Addiction

There’s No Such Thing as Video Game Addiction… Right?

What the debate about Gaming Disorder means for your video gaming habit.

Posted Jul 22, 2020

If you play video games, you’ve likely had the experience of staying up far past your bedtime, repeatedly re-spawning or clicking "New Game."  Maybe these sessions have even lasted until dawn. Maybe you’ve skipped a meal or failed to take a shower because you were so involved in a game. If you have, you may have wondered if this behavior—this apparent loss of control over your priorities—qualified as video game addiction. But are the games you’ve been “addicted to” really functioning like cigarettes or alcohol inside your brain? One way of describing addiction is compulsively engaging with a behavior despite its aversive outcome (according to a report by Vox). If your game-playing has resulted in negative real-world consequences, like being late to your job, or arguing with your spouse or partner, yet you still find it difficult or impossible to stop gaming, perhaps addiction really is the right word.

Pikrepo / CC0, free for commercial use
Source: Pikrepo / CC0, free for commercial use

Last year, the World Health Organization classified Gaming Disorder as a medical illness in the ICD-11 (the International Classification of Diseases, 11th Revision). To qualify for the disorder, an individual needs to show significant impairment in at least one major area of functioning (like employment or relationships), and the disruption must be present for at least 12 months. A controversy quickly followed the WHO’s decision. Some mental health professionals criticized it: as reported by the MIT Technology Review, more than two dozen researchers and scientists sent an open letter to the WHO stating their opinion that “gaming disorder” was not premised upon good science. Studies exist, they contended—such as this one, from the University of Cardiff—indicating that an apparent addiction may actually reflect the other underlying psychological conditions that problem gamers are likely to have, which in turn suggests that gaming disorder is not a discrete condition. The gaming industry itself was not impressed with the WHO’s choice, and some claimed that the fear of addiction to video games was just another expression of technophobia, which (as the New York Times conjectured, in a long article) has been around for centuries. And gamers themselves revolted, too, worrying that the WHO was pathologizing normal behavior. After all, according to Vox, the number of gamers around the world has, by now, likely topped two and a half billion (after hitting 2.3 billion in 2018).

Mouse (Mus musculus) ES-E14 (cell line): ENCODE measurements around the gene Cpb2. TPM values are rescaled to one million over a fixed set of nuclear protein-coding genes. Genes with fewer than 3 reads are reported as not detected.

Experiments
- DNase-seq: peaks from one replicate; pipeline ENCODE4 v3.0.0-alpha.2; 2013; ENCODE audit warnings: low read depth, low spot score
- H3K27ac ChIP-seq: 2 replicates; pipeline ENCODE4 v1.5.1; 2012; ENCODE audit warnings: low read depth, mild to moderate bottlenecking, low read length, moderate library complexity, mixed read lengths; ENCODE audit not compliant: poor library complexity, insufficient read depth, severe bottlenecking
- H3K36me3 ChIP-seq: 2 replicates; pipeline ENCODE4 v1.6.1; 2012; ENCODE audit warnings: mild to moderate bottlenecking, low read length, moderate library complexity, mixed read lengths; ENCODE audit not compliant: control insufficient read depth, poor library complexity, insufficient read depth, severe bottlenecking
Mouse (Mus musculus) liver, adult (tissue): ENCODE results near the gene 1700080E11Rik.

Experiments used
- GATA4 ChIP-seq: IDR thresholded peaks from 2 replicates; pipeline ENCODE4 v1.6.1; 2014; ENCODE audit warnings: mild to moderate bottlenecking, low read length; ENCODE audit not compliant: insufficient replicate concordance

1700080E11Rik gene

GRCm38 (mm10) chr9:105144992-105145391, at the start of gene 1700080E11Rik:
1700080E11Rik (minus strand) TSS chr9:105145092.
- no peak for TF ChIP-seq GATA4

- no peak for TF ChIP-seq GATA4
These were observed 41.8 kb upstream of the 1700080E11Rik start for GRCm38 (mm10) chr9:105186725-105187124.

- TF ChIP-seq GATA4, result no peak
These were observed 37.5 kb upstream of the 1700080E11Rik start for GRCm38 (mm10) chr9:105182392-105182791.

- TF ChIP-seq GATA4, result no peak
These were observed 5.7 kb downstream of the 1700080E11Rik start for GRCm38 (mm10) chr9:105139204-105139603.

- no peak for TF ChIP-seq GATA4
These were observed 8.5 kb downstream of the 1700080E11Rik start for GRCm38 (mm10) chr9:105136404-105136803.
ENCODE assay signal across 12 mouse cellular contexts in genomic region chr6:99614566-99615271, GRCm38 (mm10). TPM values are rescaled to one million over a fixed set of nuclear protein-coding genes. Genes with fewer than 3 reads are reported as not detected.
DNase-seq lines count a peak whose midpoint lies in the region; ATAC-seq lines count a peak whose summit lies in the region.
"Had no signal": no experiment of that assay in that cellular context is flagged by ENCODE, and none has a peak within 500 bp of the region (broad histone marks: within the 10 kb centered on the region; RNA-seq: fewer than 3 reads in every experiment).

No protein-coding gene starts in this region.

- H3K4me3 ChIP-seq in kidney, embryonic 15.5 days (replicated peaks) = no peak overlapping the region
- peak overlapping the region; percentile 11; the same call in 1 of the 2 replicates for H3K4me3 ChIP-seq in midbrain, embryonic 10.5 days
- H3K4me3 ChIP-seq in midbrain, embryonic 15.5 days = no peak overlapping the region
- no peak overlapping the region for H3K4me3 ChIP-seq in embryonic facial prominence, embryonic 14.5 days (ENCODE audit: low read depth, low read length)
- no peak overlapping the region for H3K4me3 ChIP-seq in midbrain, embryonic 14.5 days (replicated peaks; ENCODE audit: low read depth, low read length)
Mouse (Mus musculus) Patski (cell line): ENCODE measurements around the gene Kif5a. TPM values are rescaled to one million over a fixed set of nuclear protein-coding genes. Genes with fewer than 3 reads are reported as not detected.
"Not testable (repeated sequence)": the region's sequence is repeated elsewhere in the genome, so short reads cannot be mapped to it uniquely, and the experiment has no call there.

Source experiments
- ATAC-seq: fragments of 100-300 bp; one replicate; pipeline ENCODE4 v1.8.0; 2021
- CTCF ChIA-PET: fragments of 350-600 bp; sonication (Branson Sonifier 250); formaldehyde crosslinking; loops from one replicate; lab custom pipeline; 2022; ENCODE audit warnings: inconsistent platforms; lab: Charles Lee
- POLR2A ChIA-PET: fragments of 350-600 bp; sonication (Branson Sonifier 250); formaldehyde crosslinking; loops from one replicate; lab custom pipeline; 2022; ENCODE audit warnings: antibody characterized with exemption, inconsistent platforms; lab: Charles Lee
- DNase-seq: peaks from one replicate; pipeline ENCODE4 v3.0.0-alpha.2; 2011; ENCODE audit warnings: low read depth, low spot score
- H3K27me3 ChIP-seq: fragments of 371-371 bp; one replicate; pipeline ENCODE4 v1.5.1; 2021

Whether or not the ICD-11’s “gaming disorder” classification is meaningful, it’s more than just colloquially possible to see video gaming as an addiction. For instance, the New York Times reported on research indicating that, like addictive drugs, video games can trigger the brain’s reward circuits. This recalls the famous Olds and Milner study of rats that could press a metal bar to receive direct stimulation to the pleasure centers of their brains, and would do anything for a bar press, including depriving themselves of food and water. Furthermore, several studies, as the Times indicated, indicate potential differences related to dopamine and other aspects of functioning in the brains of compulsive gamers. Perhaps some people become addicted to gaming in part because their dopamine systems don’t function like those of most people.